I’m going to stay with rice for a while. I’ve learned my lesson and I’m gun shy.

Honey Baked Chicken

Photo from Healthy Recipes Blog

Photo from Healthy Recipes Blog

You have to make this chicken. The recipe uses chicken legs, but any chicken will do. I used legs and thighs. This was very easy to make, and I had everything on hand. It is seasoned with honey, dijon mustard, and curry powder. Make this. You’ll find the recipe here
http://healthyrecipesblogs.com/2012/02/27/honey-baked-chicken/

Garlic Roasted Salmon and Brussels Sprouts

salmon

Photo from Eating Well.com

 

 

 

This recipe is from Eating Well.com.  I made it last night and we loved it.  Brussels sprouts are a favorite vegetable around here, and we love salmon.  The garlic, wine, and oregano really flavor the fish and veg perfectly.  The bonus is that it was fast and easy to make.  I had frozen brussels sprouts on hand so that’s what I used.  I thawed them in advance in a colander, to make sure they were nice and dry before I roasted them.  I also halved the recipe because I only had 1 lb of salmon and there are just 2 of us.

 

 

GARLIC ROASTED SALMON AND BRUSSELS SPROUTS

Ingredients

14 large cloves garlic, divided
1/4 cup extra-virgin olive oil
2 tablespoons finely chopped fresh oregano, divided
1 teaspoon salt, divided
3/4 teaspoon freshly ground pepper, divided
6 cups Brussels sprouts, trimmed and sliced
3/4 cup white wine, preferably Chardonnay
2 pounds wild-caught salmon fillet, skinned, cut into 6 portions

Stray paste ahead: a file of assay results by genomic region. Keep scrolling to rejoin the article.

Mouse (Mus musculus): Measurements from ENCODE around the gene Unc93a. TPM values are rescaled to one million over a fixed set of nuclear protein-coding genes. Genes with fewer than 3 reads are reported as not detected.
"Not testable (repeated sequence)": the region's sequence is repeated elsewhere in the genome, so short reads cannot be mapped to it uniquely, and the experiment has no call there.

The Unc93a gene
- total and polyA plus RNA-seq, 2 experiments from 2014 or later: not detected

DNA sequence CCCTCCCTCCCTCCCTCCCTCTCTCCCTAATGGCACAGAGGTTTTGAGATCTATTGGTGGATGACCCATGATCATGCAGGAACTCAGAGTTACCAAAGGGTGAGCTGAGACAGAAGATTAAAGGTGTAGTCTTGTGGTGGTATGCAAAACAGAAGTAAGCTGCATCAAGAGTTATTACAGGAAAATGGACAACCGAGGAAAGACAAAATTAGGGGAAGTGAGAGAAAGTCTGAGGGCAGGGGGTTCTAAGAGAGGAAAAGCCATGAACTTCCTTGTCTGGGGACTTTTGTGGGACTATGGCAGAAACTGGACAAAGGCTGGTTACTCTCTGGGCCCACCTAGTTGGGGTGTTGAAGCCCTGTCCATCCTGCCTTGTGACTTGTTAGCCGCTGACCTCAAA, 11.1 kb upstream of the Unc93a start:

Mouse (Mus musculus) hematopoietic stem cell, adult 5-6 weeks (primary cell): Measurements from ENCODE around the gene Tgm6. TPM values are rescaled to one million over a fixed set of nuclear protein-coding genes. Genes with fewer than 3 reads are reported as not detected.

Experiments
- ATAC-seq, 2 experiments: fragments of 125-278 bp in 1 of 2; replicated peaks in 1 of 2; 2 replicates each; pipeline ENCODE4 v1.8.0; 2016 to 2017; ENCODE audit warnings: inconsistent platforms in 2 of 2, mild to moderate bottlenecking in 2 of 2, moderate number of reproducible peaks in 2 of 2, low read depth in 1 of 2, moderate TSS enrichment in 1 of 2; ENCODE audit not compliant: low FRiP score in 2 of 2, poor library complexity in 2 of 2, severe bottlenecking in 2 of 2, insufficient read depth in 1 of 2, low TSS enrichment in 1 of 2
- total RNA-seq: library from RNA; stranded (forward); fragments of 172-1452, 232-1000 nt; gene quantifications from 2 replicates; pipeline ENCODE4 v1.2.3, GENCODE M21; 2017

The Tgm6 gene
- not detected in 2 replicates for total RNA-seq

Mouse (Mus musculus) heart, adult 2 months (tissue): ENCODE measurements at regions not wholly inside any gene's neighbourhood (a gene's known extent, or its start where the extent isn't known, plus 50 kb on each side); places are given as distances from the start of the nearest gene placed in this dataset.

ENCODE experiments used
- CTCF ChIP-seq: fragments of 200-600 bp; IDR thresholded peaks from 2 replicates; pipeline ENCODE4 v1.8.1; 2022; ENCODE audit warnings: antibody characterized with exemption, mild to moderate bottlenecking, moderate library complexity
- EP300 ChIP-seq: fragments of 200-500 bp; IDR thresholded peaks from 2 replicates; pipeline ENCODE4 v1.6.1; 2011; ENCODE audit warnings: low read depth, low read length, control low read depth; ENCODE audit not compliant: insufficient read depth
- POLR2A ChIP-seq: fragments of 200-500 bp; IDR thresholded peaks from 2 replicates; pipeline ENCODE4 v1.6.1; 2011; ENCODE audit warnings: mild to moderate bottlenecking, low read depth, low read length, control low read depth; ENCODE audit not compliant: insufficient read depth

Preparation

Preheat oven to 450°F.
Mince 2 garlic cloves and combine in a small bowl with oil, 1 tablespoon oregano, 1/2 teaspoon salt and 1/4 teaspoon pepper. Halve the remaining garlic and toss with Brussels sprouts and 3 tablespoons of the seasoned oil in a large roasting pan. Roast, stirring once, for 15 minutes.
Add wine to the remaining oil mixture. Remove the pan from oven, stir the vegetables and place salmon on top. Drizzle with the wine mixture. Sprinkle with the remaining 1 tablespoon oregano and 1/2 teaspoon each salt and pepper. Bake until the salmon is just cooked through, 5 to 10 minutes more. Serve with lemon wedges.

Nutrition

Per serving: 334 calories; 15 g fat ( 3 g sat , 9 g mono ); 71 mg cholesterol; 10 g carbohydrates; 0 g added sugars; 33 g protein; 3 g fiber; 485 mg sodium; 921 mg potassium.

Nutrition Bonus: Vitamin C (107% daily value), Potassium (27% dv), Vitamin A (20% dv), Folate (19% dv), Magnesium (17% dv)

Carbohydrate Servings: 1/2

Exchanges: 1 vegetable, 4 lean meat, 2 fat

Shrimp and Rice Casserole

This is a casserole that I remember eating as a youngster.  My step mom used to make it, but when I asked her for the recipe several years ago, she didn’t recall having made it.  So, I’ve done my best to re create it over the years and I have to say my version is delicious.

This casserole is not highly seasoned.  It lets the flavors of the shrimp and sauteed mushrooms shine through.  You can use fresh or frozen shrimp, mushrooms should be fresh only.  There are no cream of anything soups in this dish.  About 300 calories per serving.  This recipe makes 6 servings.

So good!

So good!

    

SHRIMP AND RICE CASSEROLE

3 cups rice, cooked
8 ounces mushrooms, sliced
1/4 cup onion, finely chopped
2 cloves garlic, minced
1 pound shrimp, cooked, bite size pieces
1 cup half and half
1/2 cup sharp cheddar cheese, grated
salt and pepper
olive oil

 
1.    Saute the mushrooms, onions and garlic in olive oil.  Combine with rice and shrimp.  In a small pan, heat the cream and add the cheese, stirring until cheese is melted.  Add to rice mixture and stir well.

2.    Season with salt and pepper to taste.

3.    Bake at 350 for 30 minutes.

Add more cream if  your casserole is a little dry.  You can add it before or after baking.